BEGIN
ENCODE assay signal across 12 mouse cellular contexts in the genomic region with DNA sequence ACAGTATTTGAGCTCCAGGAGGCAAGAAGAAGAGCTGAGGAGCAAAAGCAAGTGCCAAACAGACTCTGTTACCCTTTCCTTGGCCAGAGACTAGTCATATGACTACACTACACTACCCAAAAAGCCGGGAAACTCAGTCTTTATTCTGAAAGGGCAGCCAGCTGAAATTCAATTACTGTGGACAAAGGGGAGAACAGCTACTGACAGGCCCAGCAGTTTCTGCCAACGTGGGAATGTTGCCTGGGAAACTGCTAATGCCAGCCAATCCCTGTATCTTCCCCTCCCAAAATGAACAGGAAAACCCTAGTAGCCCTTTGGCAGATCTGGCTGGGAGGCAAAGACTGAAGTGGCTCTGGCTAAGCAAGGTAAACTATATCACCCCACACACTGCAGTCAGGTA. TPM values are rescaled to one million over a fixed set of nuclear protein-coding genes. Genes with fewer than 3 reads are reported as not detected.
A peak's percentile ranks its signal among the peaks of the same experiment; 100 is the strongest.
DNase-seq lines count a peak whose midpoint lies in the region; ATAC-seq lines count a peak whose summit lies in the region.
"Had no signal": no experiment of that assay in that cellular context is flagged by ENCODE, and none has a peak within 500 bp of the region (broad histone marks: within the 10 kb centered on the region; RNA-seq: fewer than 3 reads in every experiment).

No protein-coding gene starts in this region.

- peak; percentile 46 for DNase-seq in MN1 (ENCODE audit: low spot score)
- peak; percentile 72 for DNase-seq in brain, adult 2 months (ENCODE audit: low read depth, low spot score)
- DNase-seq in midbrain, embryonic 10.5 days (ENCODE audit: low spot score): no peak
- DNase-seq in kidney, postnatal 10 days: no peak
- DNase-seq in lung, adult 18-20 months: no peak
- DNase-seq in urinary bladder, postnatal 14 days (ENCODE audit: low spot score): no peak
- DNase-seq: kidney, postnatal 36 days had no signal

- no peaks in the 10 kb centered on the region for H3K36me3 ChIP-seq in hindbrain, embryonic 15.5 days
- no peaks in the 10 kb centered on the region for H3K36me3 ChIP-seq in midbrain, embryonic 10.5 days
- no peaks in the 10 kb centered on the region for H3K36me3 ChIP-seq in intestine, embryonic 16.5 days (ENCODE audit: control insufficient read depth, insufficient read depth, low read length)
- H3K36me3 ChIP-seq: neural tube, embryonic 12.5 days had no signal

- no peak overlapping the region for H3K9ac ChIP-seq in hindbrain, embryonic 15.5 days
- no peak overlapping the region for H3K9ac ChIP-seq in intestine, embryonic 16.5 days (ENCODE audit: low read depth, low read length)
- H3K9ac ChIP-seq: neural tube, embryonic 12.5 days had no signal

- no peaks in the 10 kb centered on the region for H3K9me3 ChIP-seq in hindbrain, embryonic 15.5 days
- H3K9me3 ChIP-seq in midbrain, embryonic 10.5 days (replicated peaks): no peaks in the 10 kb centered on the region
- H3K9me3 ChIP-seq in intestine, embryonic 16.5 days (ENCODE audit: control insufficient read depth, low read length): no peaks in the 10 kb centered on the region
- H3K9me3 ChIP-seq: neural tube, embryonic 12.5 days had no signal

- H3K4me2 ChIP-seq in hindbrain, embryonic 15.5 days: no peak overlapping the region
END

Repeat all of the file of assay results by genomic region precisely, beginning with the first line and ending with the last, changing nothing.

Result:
ENCODE assay signal across 12 mouse cellular contexts in the genomic region with DNA sequence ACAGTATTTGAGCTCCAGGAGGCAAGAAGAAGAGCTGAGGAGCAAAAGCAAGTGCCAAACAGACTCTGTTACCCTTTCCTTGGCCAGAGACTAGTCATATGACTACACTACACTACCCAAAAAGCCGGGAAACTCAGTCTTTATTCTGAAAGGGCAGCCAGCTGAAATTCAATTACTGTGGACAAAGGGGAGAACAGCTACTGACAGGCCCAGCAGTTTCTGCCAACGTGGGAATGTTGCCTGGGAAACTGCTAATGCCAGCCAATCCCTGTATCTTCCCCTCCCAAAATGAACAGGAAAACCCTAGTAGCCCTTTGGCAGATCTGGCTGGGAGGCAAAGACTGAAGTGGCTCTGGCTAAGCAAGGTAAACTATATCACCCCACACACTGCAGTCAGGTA. TPM values are rescaled to one million over a fixed set of nuclear protein-coding genes. Genes with fewer than 3 reads are reported as not detected.
A peak's percentile ranks its signal among the peaks of the same experiment; 100 is the strongest.
DNase-seq lines count a peak whose midpoint lies in the region; ATAC-seq lines count a peak whose summit lies in the region.
"Had no signal": no experiment of that assay in that cellular context is flagged by ENCODE, and none has a peak within 500 bp of the region (broad histone marks: within the 10 kb centered on the region; RNA-seq: fewer than 3 reads in every experiment).

No protein-coding gene starts in this region.

- peak; percentile 46 for DNase-seq in MN1 (ENCODE audit: low spot score)
- peak; percentile 72 for DNase-seq in brain, adult 2 months (ENCODE audit: low read depth, low spot score)
- DNase-seq in midbrain, embryonic 10.5 days (ENCODE audit: low spot score): no peak
- DNase-seq in kidney, postnatal 10 days: no peak
- DNase-seq in lung, adult 18-20 months: no peak
- DNase-seq in urinary bladder, postnatal 14 days (ENCODE audit: low spot score): no peak
- DNase-seq: kidney, postnatal 36 days had no signal

- no peaks in the 10 kb centered on the region for H3K36me3 ChIP-seq in hindbrain, embryonic 15.5 days
- no peaks in the 10 kb centered on the region for H3K36me3 ChIP-seq in midbrain, embryonic 10.5 days
- no peaks in the 10 kb centered on the region for H3K36me3 ChIP-seq in intestine, embryonic 16.5 days (ENCODE audit: control insufficient read depth, insufficient read depth, low read length)
- H3K36me3 ChIP-seq: neural tube, embryonic 12.5 days had no signal

- no peak overlapping the region for H3K9ac ChIP-seq in hindbrain, embryonic 15.5 days
- no peak overlapping the region for H3K9ac ChIP-seq in intestine, embryonic 16.5 days (ENCODE audit: low read depth, low read length)
- H3K9ac ChIP-seq: neural tube, embryonic 12.5 days had no signal

- no peaks in the 10 kb centered on the region for H3K9me3 ChIP-seq in hindbrain, embryonic 15.5 days
- H3K9me3 ChIP-seq in midbrain, embryonic 10.5 days (replicated peaks): no peaks in the 10 kb centered on the region
- H3K9me3 ChIP-seq in intestine, embryonic 16.5 days (ENCODE audit: control insufficient read depth, low read length): no peaks in the 10 kb centered on the region
- H3K9me3 ChIP-seq: neural tube, embryonic 12.5 days had no signal

- H3K4me2 ChIP-seq in hindbrain, embryonic 15.5 days: no peak overlapping the region